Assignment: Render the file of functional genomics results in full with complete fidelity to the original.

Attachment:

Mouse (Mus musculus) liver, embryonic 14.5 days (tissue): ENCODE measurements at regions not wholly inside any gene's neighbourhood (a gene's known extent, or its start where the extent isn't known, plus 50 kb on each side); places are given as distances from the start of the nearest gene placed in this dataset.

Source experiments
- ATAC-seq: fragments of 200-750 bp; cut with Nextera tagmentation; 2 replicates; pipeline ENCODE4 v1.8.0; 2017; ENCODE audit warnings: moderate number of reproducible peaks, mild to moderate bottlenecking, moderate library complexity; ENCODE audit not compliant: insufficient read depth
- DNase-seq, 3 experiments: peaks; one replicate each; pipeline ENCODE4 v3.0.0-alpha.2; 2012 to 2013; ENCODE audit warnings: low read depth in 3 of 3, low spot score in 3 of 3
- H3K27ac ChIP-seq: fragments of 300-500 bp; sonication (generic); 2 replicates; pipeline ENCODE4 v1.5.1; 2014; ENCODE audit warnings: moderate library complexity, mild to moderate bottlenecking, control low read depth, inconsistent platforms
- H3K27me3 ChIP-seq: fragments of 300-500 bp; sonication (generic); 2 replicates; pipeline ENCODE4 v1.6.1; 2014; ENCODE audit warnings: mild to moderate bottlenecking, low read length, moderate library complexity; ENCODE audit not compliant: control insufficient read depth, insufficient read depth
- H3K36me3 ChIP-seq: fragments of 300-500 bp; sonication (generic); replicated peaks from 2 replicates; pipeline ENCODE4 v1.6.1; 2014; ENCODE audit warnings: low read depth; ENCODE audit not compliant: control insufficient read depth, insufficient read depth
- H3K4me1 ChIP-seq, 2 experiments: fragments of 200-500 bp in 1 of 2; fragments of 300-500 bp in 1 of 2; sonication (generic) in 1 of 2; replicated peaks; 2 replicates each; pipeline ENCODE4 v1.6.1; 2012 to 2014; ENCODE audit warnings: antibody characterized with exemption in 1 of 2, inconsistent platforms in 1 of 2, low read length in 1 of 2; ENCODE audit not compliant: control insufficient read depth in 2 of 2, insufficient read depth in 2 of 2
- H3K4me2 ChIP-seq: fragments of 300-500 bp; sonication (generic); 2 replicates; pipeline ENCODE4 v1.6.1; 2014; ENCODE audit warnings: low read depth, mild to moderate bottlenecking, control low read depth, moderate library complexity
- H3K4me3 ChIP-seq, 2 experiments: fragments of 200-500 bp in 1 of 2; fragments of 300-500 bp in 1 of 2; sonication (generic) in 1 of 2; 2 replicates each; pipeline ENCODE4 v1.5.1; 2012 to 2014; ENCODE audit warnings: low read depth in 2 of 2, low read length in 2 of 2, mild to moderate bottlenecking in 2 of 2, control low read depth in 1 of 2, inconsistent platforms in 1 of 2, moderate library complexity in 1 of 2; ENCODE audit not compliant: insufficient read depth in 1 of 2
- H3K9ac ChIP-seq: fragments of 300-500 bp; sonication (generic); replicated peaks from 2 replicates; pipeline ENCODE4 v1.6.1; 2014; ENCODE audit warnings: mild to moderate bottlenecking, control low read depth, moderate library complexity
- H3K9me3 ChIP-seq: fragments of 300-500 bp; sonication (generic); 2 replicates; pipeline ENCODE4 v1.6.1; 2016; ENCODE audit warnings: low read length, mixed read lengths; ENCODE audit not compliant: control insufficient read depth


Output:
Mouse (Mus musculus) liver, embryonic 14.5 days (tissue): ENCODE measurements at regions not wholly inside any gene's neighbourhood (a gene's known extent, or its start where the extent isn't known, plus 50 kb on each side); places are given as distances from the start of the nearest gene placed in this dataset.

Source experiments
- ATAC-seq: fragments of 200-750 bp; cut with Nextera tagmentation; 2 replicates; pipeline ENCODE4 v1.8.0; 2017; ENCODE audit warnings: moderate number of reproducible peaks, mild to moderate bottlenecking, moderate library complexity; ENCODE audit not compliant: insufficient read depth
- DNase-seq, 3 experiments: peaks; one replicate each; pipeline ENCODE4 v3.0.0-alpha.2; 2012 to 2013; ENCODE audit warnings: low read depth in 3 of 3, low spot score in 3 of 3
- H3K27ac ChIP-seq: fragments of 300-500 bp; sonication (generic); 2 replicates; pipeline ENCODE4 v1.5.1; 2014; ENCODE audit warnings: moderate library complexity, mild to moderate bottlenecking, control low read depth, inconsistent platforms
- H3K27me3 ChIP-seq: fragments of 300-500 bp; sonication (generic); 2 replicates; pipeline ENCODE4 v1.6.1; 2014; ENCODE audit warnings: mild to moderate bottlenecking, low read length, moderate library complexity; ENCODE audit not compliant: control insufficient read depth, insufficient read depth
- H3K36me3 ChIP-seq: fragments of 300-500 bp; sonication (generic); replicated peaks from 2 replicates; pipeline ENCODE4 v1.6.1; 2014; ENCODE audit warnings: low read depth; ENCODE audit not compliant: control insufficient read depth, insufficient read depth
- H3K4me1 ChIP-seq, 2 experiments: fragments of 200-500 bp in 1 of 2; fragments of 300-500 bp in 1 of 2; sonication (generic) in 1 of 2; replicated peaks; 2 replicates each; pipeline ENCODE4 v1.6.1; 2012 to 2014; ENCODE audit warnings: antibody characterized with exemption in 1 of 2, inconsistent platforms in 1 of 2, low read length in 1 of 2; ENCODE audit not compliant: control insufficient read depth in 2 of 2, insufficient read depth in 2 of 2
- H3K4me2 ChIP-seq: fragments of 300-500 bp; sonication (generic); 2 replicates; pipeline ENCODE4 v1.6.1; 2014; ENCODE audit warnings: low read depth, mild to moderate bottlenecking, control low read depth, moderate library complexity
- H3K4me3 ChIP-seq, 2 experiments: fragments of 200-500 bp in 1 of 2; fragments of 300-500 bp in 1 of 2; sonication (generic) in 1 of 2; 2 replicates each; pipeline ENCODE4 v1.5.1; 2012 to 2014; ENCODE audit warnings: low read depth in 2 of 2, low read length in 2 of 2, mild to moderate bottlenecking in 2 of 2, control low read depth in 1 of 2, inconsistent platforms in 1 of 2, moderate library complexity in 1 of 2; ENCODE audit not compliant: insufficient read depth in 1 of 2
- H3K9ac ChIP-seq: fragments of 300-500 bp; sonication (generic); replicated peaks from 2 replicates; pipeline ENCODE4 v1.6.1; 2014; ENCODE audit warnings: mild to moderate bottlenecking, control low read depth, moderate library complexity
- H3K9me3 ChIP-seq: fragments of 300-500 bp; sonication (generic); 2 replicates; pipeline ENCODE4 v1.6.1; 2016; ENCODE audit warnings: low read length, mixed read lengths; ENCODE audit not compliant: control insufficient read depth